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COMMONWEALTH PENNSYLVANIA v. BOBBY BRIGHTWELL (05/08/79)

decided: May 8, 1979.

COMMONWEALTH OF PENNSYLVANIA
v.
BOBBY BRIGHTWELL, APPELLANT. COMMONWEALTH OF PENNSYLVANIA V. JESSE FAUST, APPELLANT



Nos. 94, 96 January Term, 1977, No. 95 January Term, 1977, Consolidated Appeals by Permission from Orders of the Court of Common Pleas of Delaware County, Criminal Division, as of No. 732 May 1975 (Brightwell) per William R. Toal, J., and No. 733 May 1975 (Faust) per Clement J. McGovern J.

COUNSEL

Levis, Connors & Swanick, Robert J. Levis, Media, for Bobby Brightwell.

David W. McNulty, Springfield, for Jesse Faust.

D. Michael Emuryan, Asst. Dist. Atty., for the Com.

Mr. Justice Nix filed an Opinion in Support of Affirmance which was joined by Mr. Justice Larsen. Mr. Justices Roberts and Manderino filed separate opinions in Support of Reversal. Chief Justice Eagen and Mr. Justice O'Brien did not participate in the consideration or decision of this case.

Author: Per Curiam

[ 486 Pa. Page 402]

ORDER

[ 486 Pa. Page 403]

The Court being equally divided, the orders entered by the Court of Common Pleas of Delaware County, Criminal Division, are affirmed.

Opinion IN SUPPORT OF AFFIRMANCE

NIX, Justice.

This is an interlocutory appeal from orders of the trial court denying appellants' motions to dismiss the pending charges under Pa.R.Crim.P. 1100. Appellants Faust and Brightwell were charged with various offenses including the crimes of murder, voluntary and involuntary manslaughter, and robbery arising out of a robbery of a gas station in the City of Chester in July of 1975. As a result of gunshot wounds sustained during the incident, Stephen Snyder, an attendant at the gas station, died. The preliminary hearing was held on February 14, 1975, and Brightwell was scheduled for trial to commence on June 16, 1975, and Faust's trial date was set for June 30, 1975. In June of 1974, a petition, filed by the Commonwealth for an extension under Rule 1100(c), was granted and a 90 day extension was given. The trial for both appellants was set for September 22, 1975. The 90 day extension period would have expired October 21, 1975.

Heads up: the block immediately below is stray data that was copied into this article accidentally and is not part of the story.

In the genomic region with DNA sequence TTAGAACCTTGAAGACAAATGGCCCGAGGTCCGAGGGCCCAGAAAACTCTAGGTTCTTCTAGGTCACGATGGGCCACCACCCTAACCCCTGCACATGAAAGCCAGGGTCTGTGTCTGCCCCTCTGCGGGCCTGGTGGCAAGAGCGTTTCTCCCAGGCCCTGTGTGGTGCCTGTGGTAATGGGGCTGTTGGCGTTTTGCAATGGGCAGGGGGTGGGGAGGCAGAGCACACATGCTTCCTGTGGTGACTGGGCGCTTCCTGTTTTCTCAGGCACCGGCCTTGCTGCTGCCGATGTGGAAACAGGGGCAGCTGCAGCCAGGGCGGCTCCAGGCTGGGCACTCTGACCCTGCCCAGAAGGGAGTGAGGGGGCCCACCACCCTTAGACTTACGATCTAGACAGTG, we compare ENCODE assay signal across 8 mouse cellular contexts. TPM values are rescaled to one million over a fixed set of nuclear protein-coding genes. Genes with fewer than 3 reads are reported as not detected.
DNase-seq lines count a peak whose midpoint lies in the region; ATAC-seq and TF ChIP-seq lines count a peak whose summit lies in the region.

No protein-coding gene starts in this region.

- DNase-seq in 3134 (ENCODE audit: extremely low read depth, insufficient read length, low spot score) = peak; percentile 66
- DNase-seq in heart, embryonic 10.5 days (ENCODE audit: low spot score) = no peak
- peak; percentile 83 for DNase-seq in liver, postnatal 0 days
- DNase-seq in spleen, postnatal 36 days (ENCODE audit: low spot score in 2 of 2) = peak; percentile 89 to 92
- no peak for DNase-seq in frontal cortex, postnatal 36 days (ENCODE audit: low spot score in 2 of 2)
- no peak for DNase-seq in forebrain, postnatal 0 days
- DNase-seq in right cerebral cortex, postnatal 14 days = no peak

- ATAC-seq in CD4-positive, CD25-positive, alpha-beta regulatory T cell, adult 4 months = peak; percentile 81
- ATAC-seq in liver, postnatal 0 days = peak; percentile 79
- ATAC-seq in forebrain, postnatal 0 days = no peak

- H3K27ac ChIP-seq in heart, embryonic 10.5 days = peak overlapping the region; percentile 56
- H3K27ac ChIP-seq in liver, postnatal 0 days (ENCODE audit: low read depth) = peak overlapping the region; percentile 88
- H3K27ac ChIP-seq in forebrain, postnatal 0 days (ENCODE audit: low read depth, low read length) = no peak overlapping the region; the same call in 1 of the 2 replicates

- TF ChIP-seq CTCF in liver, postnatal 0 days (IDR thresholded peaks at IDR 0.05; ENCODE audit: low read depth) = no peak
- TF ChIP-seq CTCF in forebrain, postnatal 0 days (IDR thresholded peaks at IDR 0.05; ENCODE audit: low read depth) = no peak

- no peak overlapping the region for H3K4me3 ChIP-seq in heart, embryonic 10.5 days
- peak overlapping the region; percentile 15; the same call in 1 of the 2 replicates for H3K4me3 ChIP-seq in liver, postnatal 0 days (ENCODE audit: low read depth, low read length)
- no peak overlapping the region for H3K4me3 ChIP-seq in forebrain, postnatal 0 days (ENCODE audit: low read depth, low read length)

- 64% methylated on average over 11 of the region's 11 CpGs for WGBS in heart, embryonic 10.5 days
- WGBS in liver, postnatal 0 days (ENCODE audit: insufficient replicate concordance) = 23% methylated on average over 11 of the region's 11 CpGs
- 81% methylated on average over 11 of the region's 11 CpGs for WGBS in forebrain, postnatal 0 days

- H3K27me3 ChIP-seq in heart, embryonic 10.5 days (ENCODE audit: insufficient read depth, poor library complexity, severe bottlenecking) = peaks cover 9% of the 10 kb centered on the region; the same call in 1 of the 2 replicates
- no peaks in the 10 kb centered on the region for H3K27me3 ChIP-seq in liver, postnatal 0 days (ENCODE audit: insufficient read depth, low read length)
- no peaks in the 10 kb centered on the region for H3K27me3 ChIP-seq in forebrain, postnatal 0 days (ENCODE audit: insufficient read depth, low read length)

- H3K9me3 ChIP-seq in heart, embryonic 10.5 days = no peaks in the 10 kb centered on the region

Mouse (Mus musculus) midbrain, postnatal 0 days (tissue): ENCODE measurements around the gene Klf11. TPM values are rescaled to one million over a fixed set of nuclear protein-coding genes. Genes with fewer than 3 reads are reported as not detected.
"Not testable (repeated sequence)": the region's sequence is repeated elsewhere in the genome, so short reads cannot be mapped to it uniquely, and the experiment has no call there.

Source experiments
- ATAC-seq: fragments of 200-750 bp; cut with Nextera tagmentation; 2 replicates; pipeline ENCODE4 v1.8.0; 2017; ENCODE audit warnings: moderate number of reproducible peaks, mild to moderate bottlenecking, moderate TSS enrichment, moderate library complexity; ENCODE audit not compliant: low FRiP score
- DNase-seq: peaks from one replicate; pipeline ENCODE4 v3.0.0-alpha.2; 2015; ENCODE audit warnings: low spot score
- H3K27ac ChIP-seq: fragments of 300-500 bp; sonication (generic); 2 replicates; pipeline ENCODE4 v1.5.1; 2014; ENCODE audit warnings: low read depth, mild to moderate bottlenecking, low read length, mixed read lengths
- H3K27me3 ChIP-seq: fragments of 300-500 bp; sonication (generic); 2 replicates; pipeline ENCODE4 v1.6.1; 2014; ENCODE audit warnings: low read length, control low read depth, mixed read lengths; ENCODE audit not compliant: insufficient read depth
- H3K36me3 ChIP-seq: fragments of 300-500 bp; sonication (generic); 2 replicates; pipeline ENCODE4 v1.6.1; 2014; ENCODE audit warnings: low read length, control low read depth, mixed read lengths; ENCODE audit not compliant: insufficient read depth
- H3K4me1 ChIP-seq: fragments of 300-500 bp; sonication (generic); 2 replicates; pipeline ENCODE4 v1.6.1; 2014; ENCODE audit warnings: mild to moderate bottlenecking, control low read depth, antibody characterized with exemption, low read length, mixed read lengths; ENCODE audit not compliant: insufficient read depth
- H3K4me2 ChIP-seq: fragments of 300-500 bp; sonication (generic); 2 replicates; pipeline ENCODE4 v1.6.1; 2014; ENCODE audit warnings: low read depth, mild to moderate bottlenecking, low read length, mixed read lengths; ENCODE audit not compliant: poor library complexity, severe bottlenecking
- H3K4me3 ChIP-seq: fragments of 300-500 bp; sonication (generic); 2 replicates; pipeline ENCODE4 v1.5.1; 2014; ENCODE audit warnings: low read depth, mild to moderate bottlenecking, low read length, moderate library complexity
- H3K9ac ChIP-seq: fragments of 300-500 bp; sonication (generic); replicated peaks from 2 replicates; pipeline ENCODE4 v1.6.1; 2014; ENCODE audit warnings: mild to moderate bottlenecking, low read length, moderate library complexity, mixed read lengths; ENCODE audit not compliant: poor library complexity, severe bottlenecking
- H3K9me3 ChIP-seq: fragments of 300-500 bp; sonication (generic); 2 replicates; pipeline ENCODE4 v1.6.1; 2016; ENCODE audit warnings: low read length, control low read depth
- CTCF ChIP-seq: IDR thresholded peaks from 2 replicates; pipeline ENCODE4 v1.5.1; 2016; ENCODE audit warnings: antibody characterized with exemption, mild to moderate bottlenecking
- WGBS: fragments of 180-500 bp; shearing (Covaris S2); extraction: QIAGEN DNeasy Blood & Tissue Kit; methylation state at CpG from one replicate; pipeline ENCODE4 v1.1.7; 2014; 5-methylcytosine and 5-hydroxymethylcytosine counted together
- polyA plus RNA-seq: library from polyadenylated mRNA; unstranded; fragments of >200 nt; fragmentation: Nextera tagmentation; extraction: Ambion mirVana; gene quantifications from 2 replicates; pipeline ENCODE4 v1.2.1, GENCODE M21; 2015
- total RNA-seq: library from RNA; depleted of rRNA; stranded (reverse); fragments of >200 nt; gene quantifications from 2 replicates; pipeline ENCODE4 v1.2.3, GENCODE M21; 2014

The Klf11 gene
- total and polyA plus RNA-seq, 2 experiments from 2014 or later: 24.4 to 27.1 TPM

The Commonwealth filed a second petition for extension in September of 1975, which was also granted and an additional 180 day extension was given. This second period of extension would have expired on March 21, 1976. A new trial date was set for January 26, 1976. On January 26, 1976, the Commonwealth advised the court*fn1 that it would be unable to proceed with the prosecution in these cases because

[ 486 Pa. Page 404]

    of the refusal of the Commonwealth's principal witness to cooperate, and requested and was granted, over appellants' objections, a nolle prosequi. On April 26, 1976, the Commonwealth made application for the removal of the nolle prosequi. After a hearing and argument, the application was granted on May 20, 1976 and the charges were reinstituted. On June 7, 1976, appellants petitioned for the dismissal of the charges asserting that Rule 1100 had not been complied with. Judges McGovern and Toal, sitting en banc, heard argument and entered separate orders denying the petitions in their respectively assigned cases. Both judges certified pursuant to Section 501(b) of the Appellate Court Jurisdiction, Act of 1970,*fn2 that the orders involved a controlling question of law as to which there is substantial ground for difference of opinion and that an immediate appeal would materially advance the ultimate termination of the matter. See 42 Pa.C.S. ยง 702(b). The Court allowed these appeals, and we would now affirm the orders entered below.